Director Damien Chazelle bars no holds and does not soften any punches in this full-on tale of decadence, unrestrained behavior and sleazy yet mesmerizing goings on. It’s like the opposite of the directors La La Land, being dark, licentious, way overboard and unrestrained rather than over the top cheesy and sugary.  It indulges in the extreme and comes out the other side even more outrageous, having to it a glittery and tinsel town persona, but with an underlying mood that oozes with scandalous at times offensive content.

At times I was reminded of The Day of the Locust and to a certain extent the more recent version of The Great Gatsby. It’s an impressive first hour or so, but after this I felt the director lost sight of where he wanted to go with the storyline, with sections of the script being surplus to requirement to be totally honest.

Composer Justin Hurwitz re-unites with director Chazelle to provide the movie with a wonderfully upbeat and thematic score. Providing foot tapping dance numbers that to be honest would go down a storm on contemporary dance floors in the many night clubs around the world.

The music at times contains little nods back to the composer’s score for La La Land, that shine through momentarily supporting, enhancing, underlining, punctuating, and becoming part of the scenarios on screen as well as being an extension of the characters. Hurwitz is in my mind a genius and can turn his hand and adapt his style to most genres, in this case his musical mind delivers flashes and glimpses that can only be described as brilliant.

The photography is excellent, and the costumes are superb, with a storyline that is for the most part just as compelling. The score, which is built on a fairly simple but effective eight note core theme adds much to the proceedings, and I can understand why it has been nominated for best score at the Oscars.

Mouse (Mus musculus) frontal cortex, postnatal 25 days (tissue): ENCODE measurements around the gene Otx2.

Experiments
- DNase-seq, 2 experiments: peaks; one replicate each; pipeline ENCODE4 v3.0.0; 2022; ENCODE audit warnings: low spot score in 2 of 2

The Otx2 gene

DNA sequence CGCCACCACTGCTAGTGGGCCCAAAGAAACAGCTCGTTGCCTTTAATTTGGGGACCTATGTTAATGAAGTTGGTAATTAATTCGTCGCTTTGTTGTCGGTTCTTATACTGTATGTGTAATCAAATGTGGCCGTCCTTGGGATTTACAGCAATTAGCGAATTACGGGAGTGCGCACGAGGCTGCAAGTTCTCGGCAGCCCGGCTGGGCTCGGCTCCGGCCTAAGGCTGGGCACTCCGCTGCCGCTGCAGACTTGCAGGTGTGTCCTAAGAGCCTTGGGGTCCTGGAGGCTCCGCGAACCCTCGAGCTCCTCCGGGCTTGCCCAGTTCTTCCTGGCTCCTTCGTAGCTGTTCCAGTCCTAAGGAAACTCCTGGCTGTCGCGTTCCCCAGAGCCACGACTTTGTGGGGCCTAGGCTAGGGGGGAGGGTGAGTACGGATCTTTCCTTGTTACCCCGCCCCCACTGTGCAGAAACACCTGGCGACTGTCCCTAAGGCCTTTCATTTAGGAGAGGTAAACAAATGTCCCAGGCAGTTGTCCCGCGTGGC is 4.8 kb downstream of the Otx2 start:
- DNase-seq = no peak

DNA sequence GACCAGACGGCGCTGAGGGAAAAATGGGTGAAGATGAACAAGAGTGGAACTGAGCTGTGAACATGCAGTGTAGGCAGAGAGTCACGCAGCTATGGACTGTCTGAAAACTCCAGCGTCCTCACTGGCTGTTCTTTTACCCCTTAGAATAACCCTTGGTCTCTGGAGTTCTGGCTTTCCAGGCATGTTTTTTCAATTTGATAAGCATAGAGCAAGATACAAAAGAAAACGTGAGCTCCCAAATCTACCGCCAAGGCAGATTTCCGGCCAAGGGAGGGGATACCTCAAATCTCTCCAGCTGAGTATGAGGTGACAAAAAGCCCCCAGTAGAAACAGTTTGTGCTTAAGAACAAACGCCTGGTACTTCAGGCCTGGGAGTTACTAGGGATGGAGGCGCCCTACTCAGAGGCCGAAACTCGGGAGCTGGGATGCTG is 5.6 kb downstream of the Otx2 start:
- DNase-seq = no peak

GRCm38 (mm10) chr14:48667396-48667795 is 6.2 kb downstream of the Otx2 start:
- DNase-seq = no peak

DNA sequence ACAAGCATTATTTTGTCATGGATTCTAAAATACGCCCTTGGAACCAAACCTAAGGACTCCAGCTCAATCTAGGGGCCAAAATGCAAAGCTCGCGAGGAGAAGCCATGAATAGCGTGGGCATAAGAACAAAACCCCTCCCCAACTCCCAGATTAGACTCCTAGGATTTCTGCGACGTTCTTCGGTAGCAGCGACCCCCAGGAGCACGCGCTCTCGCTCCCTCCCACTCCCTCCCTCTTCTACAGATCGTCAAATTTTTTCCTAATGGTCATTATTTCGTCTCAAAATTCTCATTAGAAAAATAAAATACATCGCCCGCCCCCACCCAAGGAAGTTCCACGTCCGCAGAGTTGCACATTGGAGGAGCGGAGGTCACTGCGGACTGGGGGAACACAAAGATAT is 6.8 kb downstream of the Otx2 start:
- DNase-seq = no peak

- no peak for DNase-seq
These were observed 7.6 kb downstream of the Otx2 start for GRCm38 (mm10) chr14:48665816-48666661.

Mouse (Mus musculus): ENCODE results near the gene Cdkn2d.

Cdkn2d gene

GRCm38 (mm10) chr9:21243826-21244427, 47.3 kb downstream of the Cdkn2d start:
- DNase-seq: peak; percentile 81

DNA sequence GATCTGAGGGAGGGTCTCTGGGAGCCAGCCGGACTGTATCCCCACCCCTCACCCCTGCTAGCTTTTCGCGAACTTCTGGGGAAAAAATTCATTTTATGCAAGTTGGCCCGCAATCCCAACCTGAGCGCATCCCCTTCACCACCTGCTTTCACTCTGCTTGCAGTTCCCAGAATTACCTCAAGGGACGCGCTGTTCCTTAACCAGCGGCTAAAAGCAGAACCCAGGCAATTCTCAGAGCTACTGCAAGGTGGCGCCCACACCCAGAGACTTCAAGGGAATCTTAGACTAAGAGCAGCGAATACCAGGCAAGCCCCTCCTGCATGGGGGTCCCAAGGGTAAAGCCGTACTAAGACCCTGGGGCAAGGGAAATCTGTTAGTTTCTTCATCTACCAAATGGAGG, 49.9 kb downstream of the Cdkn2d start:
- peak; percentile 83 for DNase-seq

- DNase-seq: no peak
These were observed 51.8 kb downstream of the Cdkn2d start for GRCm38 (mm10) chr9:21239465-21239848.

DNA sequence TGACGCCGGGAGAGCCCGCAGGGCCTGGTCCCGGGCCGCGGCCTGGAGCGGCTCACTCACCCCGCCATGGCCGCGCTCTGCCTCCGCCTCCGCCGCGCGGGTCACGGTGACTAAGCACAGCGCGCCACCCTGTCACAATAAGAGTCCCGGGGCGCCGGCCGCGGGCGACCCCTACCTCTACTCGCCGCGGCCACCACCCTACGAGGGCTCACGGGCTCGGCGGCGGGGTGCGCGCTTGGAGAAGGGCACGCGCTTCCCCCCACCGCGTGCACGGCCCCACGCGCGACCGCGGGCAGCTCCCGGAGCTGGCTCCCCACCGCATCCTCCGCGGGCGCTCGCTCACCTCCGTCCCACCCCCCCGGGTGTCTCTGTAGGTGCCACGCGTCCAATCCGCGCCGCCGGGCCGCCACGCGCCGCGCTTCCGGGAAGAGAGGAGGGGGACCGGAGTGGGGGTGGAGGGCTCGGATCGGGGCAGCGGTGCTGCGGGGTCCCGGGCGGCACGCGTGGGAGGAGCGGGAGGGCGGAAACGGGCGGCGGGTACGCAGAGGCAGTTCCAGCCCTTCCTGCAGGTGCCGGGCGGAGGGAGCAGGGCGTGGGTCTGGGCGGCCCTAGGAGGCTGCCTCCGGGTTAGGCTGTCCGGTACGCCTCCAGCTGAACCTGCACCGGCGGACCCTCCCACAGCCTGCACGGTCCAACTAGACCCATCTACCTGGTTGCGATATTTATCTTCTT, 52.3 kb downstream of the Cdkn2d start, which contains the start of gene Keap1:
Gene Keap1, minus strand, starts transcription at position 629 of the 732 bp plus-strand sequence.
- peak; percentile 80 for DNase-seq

Justin Hurwitz.

The composer employs saxophone, jazz sounds, big band passages, risqué and sexy sounding vocals and unusual but at the same time gorgeous melodies. With the occasional Golden age sounding sumptuous compositions such as Gold Coast Sunset, entering the musical arena with lush strings, tantalizing brass and thundering percussion sounding like Max Steiner or Erich Wolfgang Korngold.  There is also a rendition of Singing in the Rain, which I suppose is a homage to the Hollywood musical as we of a certain age remember it, and Singing in the Rain the movie as that too was about the face of Hollywood that we don’t often see (but told in a simpler and more innocent fashion).

The score for Babylon is a delight to listen to, from beginning to end it is a rollercoaster ride of sounds, styles, and highly inventive and affecting musical fare. In fact, I listened to it I think four times on loop and each time found something fresh.  It is just intoxicating to the point of the obsessive.  Upbeat, infectious, and just so good. Recommended…………